There’s no denying that this was a heartily entertaining episode of Pshyco-Pass, though I’m not sure I enjoyed it in precisely the way Gen intended it to be enjoyed (or perhaps I did). In truth, this is proving itself to be a highly conventional series in most ways – Gen’s bailiwick is usually putting his own bleak and intellectual spin on conventional formula, but this time I’m seeing less that’s really original or intellectually challenging and more that seems to be Gen just having fun with some very tried and tested clichés. Given what a talented writer he is there’s certainly nothing wrong with that, and the result is a rousing success as an entertainment. In fact, it may even be better off with a bit less ambition, as Gen has tended to falter in the past through overreaching as a writer.
Where I wonder if my car might have separated from the train is in my rooting interest. Oddly enough I found myself siding with Makishima and even Gu-Sung this week, despite their admittedly ghastly actions in the past and further, the fact that I find Kougami and Akane perfectly pleasant and likeable characters (Kagari too, for that matter). The problem with the heroes in this series isn’t that they aren’t likeable – they’re good representations of archetypes, anime and otherwise, and fun to watch. It’s that there’s no “arc” in “archetype” for any of them. It’s fitting that this episode looped us back to where the jump-ahead from the premiere left off, because pretty much all of the major characters haven’t changed much if at all since the premiere anyway. A case can certainly be made that it’s to Akane’s credit that she hasn’t changed much (as witness her decision at the end of this episode) given what she’s seen since, and Kougami was obviously a classic dark superhero type to begin with. But that lack of dynamism makes them a bit two-dimensional – and the rest of the main cast is even more so, apart from Masaoka, who isn’t really on-screen enough to be considered a main character.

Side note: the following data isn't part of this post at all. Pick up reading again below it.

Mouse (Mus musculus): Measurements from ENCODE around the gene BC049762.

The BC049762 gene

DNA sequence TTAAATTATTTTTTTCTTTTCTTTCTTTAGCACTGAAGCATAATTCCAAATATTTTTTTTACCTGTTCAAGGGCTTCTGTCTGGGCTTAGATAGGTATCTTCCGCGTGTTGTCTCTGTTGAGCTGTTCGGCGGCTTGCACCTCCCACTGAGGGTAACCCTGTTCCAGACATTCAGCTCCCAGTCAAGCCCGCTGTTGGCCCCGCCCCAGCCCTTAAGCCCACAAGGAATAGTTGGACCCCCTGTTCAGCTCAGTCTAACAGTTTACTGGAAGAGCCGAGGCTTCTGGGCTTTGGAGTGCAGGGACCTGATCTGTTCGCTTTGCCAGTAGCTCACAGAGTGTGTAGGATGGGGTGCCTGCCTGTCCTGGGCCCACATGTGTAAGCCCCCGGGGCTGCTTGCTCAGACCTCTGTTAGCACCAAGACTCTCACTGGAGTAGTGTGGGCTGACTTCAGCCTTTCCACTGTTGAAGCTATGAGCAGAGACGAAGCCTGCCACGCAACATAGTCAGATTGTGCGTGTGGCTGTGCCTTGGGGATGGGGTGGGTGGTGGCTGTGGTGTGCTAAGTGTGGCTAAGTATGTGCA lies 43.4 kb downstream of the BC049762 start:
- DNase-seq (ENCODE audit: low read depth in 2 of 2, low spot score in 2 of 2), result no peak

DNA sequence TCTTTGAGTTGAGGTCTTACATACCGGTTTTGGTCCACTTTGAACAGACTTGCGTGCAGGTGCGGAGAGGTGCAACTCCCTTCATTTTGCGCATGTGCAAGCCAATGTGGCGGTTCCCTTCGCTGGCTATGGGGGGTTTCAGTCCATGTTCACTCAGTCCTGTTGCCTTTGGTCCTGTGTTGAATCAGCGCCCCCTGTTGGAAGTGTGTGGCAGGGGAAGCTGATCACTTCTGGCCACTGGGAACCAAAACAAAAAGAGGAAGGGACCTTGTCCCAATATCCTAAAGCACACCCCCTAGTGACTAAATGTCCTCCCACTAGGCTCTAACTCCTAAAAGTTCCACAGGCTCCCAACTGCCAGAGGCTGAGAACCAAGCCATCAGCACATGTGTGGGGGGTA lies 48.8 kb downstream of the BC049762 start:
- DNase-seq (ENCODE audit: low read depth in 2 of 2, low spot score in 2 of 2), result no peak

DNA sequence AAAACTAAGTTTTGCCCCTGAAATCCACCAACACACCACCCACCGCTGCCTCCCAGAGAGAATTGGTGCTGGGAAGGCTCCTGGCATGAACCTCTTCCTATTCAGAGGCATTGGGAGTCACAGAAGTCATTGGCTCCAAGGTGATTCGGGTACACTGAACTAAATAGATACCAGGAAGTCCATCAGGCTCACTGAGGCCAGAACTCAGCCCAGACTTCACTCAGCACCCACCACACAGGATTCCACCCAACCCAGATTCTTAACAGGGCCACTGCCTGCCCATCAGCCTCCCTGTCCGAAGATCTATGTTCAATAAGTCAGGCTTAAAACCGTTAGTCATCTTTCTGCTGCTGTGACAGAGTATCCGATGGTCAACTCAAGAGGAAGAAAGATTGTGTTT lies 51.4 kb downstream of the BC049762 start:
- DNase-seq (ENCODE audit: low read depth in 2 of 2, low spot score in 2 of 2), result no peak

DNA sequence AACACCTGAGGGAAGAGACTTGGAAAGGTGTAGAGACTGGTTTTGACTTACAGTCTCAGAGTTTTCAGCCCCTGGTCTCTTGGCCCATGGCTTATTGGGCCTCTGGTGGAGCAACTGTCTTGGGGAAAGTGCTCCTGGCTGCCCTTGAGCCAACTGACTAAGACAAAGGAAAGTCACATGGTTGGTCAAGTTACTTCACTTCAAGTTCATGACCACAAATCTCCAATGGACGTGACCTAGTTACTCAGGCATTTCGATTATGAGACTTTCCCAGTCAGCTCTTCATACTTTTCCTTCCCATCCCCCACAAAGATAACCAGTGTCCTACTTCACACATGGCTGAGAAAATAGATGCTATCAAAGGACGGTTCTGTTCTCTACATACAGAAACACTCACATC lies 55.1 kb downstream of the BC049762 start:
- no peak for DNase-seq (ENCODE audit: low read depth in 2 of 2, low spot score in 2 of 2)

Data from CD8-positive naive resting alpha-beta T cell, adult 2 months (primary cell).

In part then, it’s certainly because Makishima is the most interesting person on the show that he’s compelling. But a bigger reason why I found myself sympathizing with his axis is that the fundamental intellectual balance of the series hasn’t shifted either – it’s been clear from the beginning that Sibyl is a travesty ethically and morally, and what we’ve seen since has only confirmed that sense. It feels to me as if he’s on the right side here, in the larger sense – and that makes me uncomfortable, as I’ve never been a believer in the kind of Consequentialist “end justifies the means” philosophy that Gen seems to conditionally espouse in his works. In no way do I believe that Makishima’s actions in this series should be forgiven – yet I can’t help but feel that the society it depicts would be better off if he’d succeeded in his mission at the NONA Tower. In that sense then, certainly, Gen has succeeded in getting inside my head and twisting me around his little finger. The moral and ethical dilemma in Psycho-Pass isn’t the merits of the Sibyl System – it’s the merits of Makishima and his efforts to destroy it.
Here’s the complete Blaise Pascal quote that Makishima excerpted:
It is right that what is just should be obeyed; it is necessary that what is strongest should be obeyed. Justice without might is helpless; might without justice is tyrannical. Justice without might is gainsaid, because there are always offenders; might without justice is condemned. We must then combine justice and might and, for this end, make what is just strong, or what is strong just.